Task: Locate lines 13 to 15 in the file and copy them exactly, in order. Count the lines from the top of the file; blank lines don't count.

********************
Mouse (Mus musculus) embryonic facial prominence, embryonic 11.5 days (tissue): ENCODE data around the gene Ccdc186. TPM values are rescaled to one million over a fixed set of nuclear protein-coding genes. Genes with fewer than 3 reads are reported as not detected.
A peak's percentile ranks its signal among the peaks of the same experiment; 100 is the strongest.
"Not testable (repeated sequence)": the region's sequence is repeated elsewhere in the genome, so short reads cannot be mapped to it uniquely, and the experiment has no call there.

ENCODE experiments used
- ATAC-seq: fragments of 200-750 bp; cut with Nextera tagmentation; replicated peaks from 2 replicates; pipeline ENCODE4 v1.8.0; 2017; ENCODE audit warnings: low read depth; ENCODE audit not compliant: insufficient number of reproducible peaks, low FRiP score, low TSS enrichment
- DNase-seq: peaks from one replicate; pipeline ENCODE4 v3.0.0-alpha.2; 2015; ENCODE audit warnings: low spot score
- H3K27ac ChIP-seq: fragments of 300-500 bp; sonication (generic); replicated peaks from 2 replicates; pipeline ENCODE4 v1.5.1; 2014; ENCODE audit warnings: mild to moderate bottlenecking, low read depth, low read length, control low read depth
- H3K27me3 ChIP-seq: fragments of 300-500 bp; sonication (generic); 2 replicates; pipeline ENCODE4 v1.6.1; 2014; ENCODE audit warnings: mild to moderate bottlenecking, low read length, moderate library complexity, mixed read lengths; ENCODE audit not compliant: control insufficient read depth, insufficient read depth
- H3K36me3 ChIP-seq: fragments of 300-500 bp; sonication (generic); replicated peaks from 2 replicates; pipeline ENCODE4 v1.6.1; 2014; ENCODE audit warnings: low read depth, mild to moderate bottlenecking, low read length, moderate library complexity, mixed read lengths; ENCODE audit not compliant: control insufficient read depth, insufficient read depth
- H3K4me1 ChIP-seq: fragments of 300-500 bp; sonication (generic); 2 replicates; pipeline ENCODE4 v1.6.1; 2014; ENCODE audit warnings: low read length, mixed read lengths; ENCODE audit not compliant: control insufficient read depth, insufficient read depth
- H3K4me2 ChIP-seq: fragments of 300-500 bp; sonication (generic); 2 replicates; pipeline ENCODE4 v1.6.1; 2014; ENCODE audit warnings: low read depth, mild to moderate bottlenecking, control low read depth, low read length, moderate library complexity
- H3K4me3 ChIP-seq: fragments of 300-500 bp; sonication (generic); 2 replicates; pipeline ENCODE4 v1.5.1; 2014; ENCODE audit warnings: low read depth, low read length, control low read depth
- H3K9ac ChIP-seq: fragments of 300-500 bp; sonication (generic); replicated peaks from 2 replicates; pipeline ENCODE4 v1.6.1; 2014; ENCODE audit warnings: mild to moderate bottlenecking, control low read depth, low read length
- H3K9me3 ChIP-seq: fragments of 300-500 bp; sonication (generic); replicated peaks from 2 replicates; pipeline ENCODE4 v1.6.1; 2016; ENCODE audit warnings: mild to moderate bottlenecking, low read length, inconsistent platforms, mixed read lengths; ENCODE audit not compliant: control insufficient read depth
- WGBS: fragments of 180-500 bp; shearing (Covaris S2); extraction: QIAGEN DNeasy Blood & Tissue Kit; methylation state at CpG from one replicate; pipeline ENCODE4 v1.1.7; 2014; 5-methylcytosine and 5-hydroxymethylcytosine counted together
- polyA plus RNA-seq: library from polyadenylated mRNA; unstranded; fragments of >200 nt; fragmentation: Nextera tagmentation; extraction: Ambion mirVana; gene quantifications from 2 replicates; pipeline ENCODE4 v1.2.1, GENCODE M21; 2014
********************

- H3K9ac ChIP-seq: fragments of 300-500 bp; sonication (generic); replicated peaks from 2 replicates; pipeline ENCODE4 v1.6.1; 2014; ENCODE audit warnings: mild to moderate bottlenecking, control low read depth, low read length
- H3K9me3 ChIP-seq: fragments of 300-500 bp; sonication (generic); replicated peaks from 2 replicates; pipeline ENCODE4 v1.6.1; 2016; ENCODE audit warnings: mild to moderate bottlenecking, low read length, inconsistent platforms, mixed read lengths; ENCODE audit not compliant: control insufficient read depth
- WGBS: fragments of 180-500 bp; shearing (Covaris S2); extraction: QIAGEN DNeasy Blood & Tissue Kit; methylation state at CpG from one replicate; pipeline ENCODE4 v1.1.7; 2014; 5-methylcytosine and 5-hydroxymethylcytosine counted together